Heart Health - tales from the third brain
Sounds like a science fiction novel, doesn’t it? Indeed, it can conjure up images of creepy crawlies in the human body that influence heart health in ways that we didn’t think possible. Obviously, that is just fantasy.
Or is it? And how does it pertain to heart health?
From time to time, we find that there is a lot of truth in science fiction. When it comes to heart health and the tiny critters, we can see that proven.
In order to get to heart health, let’s look at the three brains. Technically speaking, we have multiple brains, and the way that is classified is that each has its own nervous system that operates independently.
The three (main) brains in the human body are:
- Head brain
- Heart brain
These three brains run independently and also interdependently with communication between them happening all the time.
There is a lot of fascinating research going on with regards to the energy of the heart and how that influences heart health- we will delve into that one day soon.
Let’s look at how the gut and heart interact for heart health.
Happy gut, happy heart
In order to find the connection between the gut and heart health, we need to look at our gut and the critters therein that make up our microbiome. Furthermore, there are bacteria that reside in our cells that are called mitochondria.
Mitochondria are our energy producers and, unlike ESKOM, work hard in order to provide our bodies with enough ATP or energy. For optimum heart health, we need to keep them happy and strong.
Two of the main causes of heart disease are oxidative stress and chronic inflammation. Oxidative stress also causes major damage to the mitochondria. The microbiome has been shown to signal mitochondria for different effects. By looking after the gut, we can look after the mitochondria and by extension, the heart.
One of my favourite ways of doing so is by using probiotics and fermented foods. This is a practical way of using food for heart health.
I’ve shared this before, but this delicious kimchi recipe is an absolute winner when it comes to fermented foods.
Vegan kimchi recipe for heart health
This vegetarian take on the traditional fermented Korean dish is one that my family adores.
- 1 head of Napa cabbage, finely shredded
- 1 tbsp fresh ginger root, grated
- ¼ red onion, minced
- a small daikon radish, shredded
- 1 red chilli pepper, seeded and very finely chopped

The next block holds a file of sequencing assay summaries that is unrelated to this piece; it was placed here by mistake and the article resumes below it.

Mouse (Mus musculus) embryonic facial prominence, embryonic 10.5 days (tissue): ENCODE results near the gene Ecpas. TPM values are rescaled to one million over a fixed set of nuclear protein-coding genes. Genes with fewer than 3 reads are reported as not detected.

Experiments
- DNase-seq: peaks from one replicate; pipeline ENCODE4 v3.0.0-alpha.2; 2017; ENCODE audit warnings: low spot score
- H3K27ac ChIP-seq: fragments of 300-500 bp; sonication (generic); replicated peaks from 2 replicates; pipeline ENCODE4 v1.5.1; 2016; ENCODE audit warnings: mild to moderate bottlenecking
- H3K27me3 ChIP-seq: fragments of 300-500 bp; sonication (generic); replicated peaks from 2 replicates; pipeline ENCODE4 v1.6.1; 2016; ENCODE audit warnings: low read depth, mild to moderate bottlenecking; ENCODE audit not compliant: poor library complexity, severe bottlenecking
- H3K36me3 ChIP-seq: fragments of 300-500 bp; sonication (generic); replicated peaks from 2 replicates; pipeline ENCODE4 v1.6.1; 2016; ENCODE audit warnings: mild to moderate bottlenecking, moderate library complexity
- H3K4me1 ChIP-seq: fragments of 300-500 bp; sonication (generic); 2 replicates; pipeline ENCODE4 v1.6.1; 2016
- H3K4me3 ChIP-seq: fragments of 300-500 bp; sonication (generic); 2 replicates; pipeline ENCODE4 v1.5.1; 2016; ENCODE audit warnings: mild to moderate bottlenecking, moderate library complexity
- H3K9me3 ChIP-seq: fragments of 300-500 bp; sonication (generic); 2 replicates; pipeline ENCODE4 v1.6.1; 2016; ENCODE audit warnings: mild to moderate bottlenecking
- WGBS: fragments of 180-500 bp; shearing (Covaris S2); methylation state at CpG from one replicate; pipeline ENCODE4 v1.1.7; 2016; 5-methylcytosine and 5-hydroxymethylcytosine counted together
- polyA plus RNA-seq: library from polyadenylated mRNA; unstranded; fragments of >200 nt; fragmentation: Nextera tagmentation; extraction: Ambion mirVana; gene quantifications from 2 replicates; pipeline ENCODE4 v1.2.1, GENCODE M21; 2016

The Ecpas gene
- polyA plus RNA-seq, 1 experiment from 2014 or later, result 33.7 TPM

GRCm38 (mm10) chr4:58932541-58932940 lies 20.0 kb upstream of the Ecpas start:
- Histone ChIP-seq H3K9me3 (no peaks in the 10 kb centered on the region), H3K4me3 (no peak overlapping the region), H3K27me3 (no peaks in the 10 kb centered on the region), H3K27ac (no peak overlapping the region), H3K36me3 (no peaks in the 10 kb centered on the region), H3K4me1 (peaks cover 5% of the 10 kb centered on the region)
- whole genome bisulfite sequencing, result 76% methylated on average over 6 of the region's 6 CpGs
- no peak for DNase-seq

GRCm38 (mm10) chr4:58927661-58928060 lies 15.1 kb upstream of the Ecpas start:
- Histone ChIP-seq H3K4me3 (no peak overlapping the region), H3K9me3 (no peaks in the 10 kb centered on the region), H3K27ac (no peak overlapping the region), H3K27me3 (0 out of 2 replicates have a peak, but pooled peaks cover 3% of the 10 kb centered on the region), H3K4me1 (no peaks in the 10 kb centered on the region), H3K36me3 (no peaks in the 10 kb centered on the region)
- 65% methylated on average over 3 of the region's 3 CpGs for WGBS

- a tsp Himalayan crystal salt
- 1 tsp garlic, crushed
- dash cayenne
- Put the cabbage in a glass bowl with the salt and massage. This releases the fluid in the cabbage. Continue until the cabbage is covered in brine.
- Now mix all the other ingredients into the brine cabbage mix. Don’t be afraid to use your hands!
- Put the mixture with all the juice into a large glass jar. Press it all in firmly.
- It is important that the mixture remains submerged in the brine the whole time that it ferments. I put a smaller jar with water on it to stop anything from floating to the top.
- Cover the bottle with a clean cloth and place in a warm place, away from direct sunlight.
Of course, depending on where you find yourself in the year, the kimchi will take anything from 2 to 10 days to reach the right tartness for you.
Once you have found the spot of heaven on your tongue, close the container with a tight-fitting lid and refrigerate for up to a month.
5 Supplements to reduce oxidative stress and inflammation and promote heart health
In addition, CoQ10 is a very important part of heart health and protecting the heart. In light of the fact that many statins deplete the body from CoQ10, it is one of the most important supplements to use when you are using a statin.
Happy heart for heart health
In addition, the heart needs more than just outside help.
Lifestyle - Try and remove stressors
It goes without saying that if we can remove the triggers for stress, we will have a better response:
- Get adequate sleep
Sleep allows the body to normalise your stress hormones naturally
- Avoid caffeinated beverages
These stimulants can disturb sleep, adding to the strain on your adrenals
- Avoid TV and computers or use blue light filters at least 2 hours before going to bed. Blue light from devices can lower the release of melatonin, the hormone of sleep
Exercise has many beneficial effects, including normalising cortisol levels
Eating breakfast is imperative to curb the release of cortisol since the body needs sugar to function and with no breakfast will instruct the adrenals to release more cortisol